Think of classical music and the saxophone probably isn't the first instrument that springs to mind. Jeff Timmons, a Kansas University saxophone major who recently was named best college-level classical soloist in Down Beat magazine's annual student awards competition, hopes to help change this perception.
"A lot of people don't even realize it exists," he says. "Most people think of saxophone as a jazz instrument. It is one of the better instruments for jazz, but it also works really well with classical music. It's the most versatile of all the woodwind instruments because it can get so many different, contrasting sounds."
Though classical is one of Western civilization's oldest forms of melody making, the saxophone is a relatively new addition to music's family of instruments. Thus, it's little surprise that the connection between classical music and saxophones is one that has only been recognized in recent years.
"Saxophone has only been around for a hundred years or something like that, so there's not a lot of classical repertoire for it," Timmons says. "The saxophone is not a set member in an orchestra right now like violin and cello are always there. Very seldomly, they'll play a piece that has a saxophone solo or part in it. They call a saxophonist to come sit in for the weekend or whatever. So, there's not any hopes of a steady, secure job."
Of course, Timmons' recent Down Beat award probably won't hurt his chances in the work force.
In the magazine's yearly student competition, participants send in a minimum of 20 minutes of music for judging. Timmons entered the category for college-level classical soloist, submitting three French-composed pieces that were recorded live at a recital last year. Near the end of April, Timmons learned that he had won the distinguished award, which was announced in the June issue.
Rigors of rehearsal
Of course, one doesn't get to Down Beat without a lot of hours in the rehearsal room, and it comes as little surprise that Timmons usually practices between four and six hours a day. Though this rigorous rehearsal schedule doesn't leave much room for the leisurely pursuits of his peers, the payoff comes in concert.
"I have to practice just about every day, especially right before a big recital or any kind of performance" he says. "It kind of varies, but a lot of times I'll practice between four and eight hours a day and the goal is five to seven days a week. During the summer, you can't just put your horn away. A lot of people get to put their books away during the summer, but you have to keep improving. If you put it away for a couple of weeks, it really sets you back a long ways. Just a week off takes a long time to get back to where you left off."
When he's not practicing, Timmons is teaching 30 or so sax students in the Kansas City area each week. Working as an instructor for a couple of KC-based instrument dealers, Timmons is getting as much of a musical education as he can.
"It's one of the easiest instruments to learn, but it's one of the hardest instruments to play well," he says. "I've learned a lot from teaching and improved my own playing just by working with the kids, trying to figure out their problems and what's going wrong and how to fix it."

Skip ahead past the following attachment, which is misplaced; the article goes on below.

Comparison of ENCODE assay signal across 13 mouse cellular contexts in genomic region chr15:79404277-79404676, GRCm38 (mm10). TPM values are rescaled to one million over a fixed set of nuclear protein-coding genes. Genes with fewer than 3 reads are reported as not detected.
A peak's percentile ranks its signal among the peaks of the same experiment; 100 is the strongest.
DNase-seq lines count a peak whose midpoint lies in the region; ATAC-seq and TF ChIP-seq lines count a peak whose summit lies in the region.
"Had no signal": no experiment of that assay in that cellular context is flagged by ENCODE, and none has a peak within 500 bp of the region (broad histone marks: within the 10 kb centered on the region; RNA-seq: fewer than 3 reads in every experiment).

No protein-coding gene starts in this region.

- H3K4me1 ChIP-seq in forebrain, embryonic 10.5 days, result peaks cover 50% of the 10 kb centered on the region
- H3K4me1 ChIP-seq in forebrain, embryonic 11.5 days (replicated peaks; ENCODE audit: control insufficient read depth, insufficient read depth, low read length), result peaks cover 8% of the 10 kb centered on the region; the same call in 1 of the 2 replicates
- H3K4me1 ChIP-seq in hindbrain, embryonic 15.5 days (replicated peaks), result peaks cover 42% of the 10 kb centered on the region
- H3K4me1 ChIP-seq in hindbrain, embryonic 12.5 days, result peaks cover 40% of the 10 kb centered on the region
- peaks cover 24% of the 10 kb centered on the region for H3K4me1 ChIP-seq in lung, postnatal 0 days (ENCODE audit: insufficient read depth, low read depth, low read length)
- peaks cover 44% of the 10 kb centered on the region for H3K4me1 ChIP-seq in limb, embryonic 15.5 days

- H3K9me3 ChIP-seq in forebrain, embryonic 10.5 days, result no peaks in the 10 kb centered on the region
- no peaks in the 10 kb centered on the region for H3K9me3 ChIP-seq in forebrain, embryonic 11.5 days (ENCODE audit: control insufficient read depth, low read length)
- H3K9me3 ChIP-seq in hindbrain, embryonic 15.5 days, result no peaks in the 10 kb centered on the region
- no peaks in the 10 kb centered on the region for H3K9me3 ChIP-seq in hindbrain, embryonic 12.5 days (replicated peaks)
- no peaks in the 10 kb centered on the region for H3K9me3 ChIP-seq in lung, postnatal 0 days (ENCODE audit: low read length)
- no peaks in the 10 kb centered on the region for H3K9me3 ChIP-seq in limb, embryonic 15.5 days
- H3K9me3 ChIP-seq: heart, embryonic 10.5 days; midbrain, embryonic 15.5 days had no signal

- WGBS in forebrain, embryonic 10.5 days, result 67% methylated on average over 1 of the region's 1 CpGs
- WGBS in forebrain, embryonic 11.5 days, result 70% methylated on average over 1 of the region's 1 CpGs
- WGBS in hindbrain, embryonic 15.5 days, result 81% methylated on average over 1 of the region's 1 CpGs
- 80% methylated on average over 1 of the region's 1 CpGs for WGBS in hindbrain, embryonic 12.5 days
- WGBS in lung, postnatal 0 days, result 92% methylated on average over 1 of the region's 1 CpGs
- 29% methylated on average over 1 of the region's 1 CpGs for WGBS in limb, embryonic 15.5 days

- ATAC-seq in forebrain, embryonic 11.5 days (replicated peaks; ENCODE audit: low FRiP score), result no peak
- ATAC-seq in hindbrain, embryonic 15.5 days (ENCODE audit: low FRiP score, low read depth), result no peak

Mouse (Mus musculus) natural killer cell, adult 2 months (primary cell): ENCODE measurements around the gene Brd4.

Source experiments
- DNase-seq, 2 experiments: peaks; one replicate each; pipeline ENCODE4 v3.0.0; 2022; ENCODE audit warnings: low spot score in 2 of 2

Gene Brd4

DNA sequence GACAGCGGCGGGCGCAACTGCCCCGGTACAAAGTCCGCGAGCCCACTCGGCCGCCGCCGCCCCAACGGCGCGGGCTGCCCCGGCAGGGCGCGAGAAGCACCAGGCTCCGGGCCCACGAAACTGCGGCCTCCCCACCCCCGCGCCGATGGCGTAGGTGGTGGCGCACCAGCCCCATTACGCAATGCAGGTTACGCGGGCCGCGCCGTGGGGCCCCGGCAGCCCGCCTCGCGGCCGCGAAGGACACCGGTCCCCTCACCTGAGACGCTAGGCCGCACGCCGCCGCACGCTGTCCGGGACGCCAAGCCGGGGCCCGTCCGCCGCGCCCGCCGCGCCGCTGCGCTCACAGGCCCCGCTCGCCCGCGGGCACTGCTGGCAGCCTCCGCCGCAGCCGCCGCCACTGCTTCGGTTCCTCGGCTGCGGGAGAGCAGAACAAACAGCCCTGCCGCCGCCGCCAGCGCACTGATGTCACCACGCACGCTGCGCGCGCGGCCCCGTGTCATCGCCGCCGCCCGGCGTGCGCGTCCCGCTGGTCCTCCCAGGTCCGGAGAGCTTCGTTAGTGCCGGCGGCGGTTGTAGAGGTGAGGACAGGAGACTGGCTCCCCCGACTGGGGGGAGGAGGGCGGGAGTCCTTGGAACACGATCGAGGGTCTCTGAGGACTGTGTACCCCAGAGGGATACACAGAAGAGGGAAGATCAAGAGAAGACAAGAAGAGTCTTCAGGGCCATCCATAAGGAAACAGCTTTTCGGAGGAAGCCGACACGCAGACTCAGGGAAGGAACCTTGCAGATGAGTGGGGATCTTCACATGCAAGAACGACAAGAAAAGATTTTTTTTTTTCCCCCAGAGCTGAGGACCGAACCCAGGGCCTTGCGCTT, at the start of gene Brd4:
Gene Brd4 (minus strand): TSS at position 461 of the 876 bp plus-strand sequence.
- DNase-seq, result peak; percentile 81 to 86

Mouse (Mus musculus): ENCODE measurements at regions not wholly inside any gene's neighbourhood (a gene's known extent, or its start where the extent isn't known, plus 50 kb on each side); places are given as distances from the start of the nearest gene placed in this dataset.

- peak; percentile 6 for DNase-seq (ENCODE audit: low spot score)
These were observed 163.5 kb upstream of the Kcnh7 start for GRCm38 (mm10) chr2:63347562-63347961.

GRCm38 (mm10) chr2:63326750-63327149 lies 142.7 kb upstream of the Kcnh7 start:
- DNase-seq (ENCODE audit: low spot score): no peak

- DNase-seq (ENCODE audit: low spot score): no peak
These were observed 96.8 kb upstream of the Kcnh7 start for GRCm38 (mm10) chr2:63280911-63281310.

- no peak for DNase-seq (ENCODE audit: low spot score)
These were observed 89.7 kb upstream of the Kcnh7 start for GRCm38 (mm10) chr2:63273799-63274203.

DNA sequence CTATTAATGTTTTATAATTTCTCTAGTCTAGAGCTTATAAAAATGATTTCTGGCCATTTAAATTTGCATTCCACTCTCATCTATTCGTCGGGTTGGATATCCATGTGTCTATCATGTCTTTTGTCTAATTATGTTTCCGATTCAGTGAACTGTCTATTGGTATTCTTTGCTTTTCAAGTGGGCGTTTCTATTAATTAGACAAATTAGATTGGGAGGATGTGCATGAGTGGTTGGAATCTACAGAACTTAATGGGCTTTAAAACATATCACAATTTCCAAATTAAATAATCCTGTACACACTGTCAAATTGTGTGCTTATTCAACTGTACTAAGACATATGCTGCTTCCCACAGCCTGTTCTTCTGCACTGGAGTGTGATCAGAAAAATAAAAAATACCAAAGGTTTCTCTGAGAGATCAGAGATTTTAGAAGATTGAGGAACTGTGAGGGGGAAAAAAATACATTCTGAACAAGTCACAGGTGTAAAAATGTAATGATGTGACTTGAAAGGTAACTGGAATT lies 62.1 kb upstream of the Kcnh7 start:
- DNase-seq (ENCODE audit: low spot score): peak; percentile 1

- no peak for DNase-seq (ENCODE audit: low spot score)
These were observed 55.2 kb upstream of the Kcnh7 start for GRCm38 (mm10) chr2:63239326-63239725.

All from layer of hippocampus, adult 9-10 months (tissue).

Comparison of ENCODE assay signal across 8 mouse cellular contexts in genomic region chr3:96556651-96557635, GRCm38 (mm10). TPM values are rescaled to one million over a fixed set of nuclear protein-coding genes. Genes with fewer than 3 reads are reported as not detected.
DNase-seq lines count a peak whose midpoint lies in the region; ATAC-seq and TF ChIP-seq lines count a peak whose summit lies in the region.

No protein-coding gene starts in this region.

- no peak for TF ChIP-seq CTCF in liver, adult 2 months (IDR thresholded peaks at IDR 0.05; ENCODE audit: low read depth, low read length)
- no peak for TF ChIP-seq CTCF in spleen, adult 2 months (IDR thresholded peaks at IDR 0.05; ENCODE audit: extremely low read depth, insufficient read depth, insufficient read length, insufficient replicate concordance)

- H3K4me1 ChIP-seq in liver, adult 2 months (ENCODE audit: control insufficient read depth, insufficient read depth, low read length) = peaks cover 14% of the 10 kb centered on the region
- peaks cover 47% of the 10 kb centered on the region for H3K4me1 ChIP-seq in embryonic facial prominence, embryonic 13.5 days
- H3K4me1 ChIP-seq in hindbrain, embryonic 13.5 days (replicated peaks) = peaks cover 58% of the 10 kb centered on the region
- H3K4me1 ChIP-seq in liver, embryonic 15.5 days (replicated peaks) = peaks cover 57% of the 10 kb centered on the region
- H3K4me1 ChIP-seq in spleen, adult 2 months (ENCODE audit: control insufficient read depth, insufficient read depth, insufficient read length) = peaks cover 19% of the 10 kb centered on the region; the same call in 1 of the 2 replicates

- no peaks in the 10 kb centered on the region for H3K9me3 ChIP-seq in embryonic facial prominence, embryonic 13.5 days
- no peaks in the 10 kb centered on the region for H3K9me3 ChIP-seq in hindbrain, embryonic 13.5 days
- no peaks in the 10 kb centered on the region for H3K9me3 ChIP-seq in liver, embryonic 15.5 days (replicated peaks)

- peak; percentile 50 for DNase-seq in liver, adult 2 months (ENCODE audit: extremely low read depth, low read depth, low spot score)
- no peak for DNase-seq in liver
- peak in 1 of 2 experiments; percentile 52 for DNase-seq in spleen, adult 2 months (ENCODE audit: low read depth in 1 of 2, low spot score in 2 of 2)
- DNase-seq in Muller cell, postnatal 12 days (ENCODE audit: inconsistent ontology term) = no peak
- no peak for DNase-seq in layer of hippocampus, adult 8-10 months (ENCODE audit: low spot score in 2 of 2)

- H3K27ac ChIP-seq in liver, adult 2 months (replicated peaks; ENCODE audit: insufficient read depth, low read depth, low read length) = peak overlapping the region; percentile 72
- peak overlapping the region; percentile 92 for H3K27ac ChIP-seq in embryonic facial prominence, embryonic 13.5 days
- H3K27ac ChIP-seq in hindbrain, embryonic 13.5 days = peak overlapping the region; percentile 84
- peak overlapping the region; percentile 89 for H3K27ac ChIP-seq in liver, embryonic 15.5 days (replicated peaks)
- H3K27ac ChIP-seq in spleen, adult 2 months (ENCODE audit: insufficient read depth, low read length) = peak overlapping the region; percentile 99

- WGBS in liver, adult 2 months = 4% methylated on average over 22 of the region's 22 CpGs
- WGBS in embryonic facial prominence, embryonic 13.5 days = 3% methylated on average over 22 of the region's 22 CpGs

Timmons also just landed a gig at The New Dinner Theater in Overland Park, playing clarinet and sax in a production of "Joseph and the Amazing Technicolor Dreamcoat."
Under the influence
Though Timmons lists Paul Desmond, Charlie Parker and Stan Getz as favorites, he also names his father, Tim, as his biggest musical influence. The elder Timmons, associate dean of music and saxophone professor at the University of Missouri-Kansas City, guests with the Kansas City Symphony on a regular basis. He also instilled in his son an unyielding passion for music, combined with the discipline necessary to produce greatness.
"I started playing in third or fourth grade," Timmons recalls, smiling. "My dad started me out on a soprano sax, a little curved one, because my fingers fit a lot better on it."
In fifth grade, Timmons began his tenure in various school bands, remaining in them ever since. Now 24 and a saxophone performance major at KU, Timmons regularly plays in one of the university's three symphonic bands, as well as the wind ensemble, the saxophone quartet and the jazz ensemble.
"I guess I prefer classical solo stuff," he says. "When it comes to ensembles, I prefer the small chamber groups like the saxophone quartet and symphonic band is fun. I like solo stuff best, though."
With a year left to go on his undergraduate degree, Timmons has plenty of time to decide what he'll do when he completes his musical education. One dream option, he says, is to continue his studies in France, where some of the world's renowned classical sax masters reside. A second possibility is to get a master's degree at UMKC and look for gainful employment afterward. A third alternative is playing in a military band. Regardless, a quick glance at the classified ads makes it painfully obvious that classical saxophone players are not being hired by the dozen these days.
"Especially with classical saxophone, there's a real limited number of jobs," Timmons explains. "A lot of colleges don't even have a saxophone department. That's one reason I'm taking up clarinet and flute. A lot of colleges will hire somebody to teach flute, clarinet and saxophone. The bigger schools usually have a saxophone department, so that would be ideal. But you have to wait for someone to retire, and lots of applicants have doctoral degrees. So it's tough to say for sure what I'll be doing, but it will be along the lines of teaching and playing saxophone."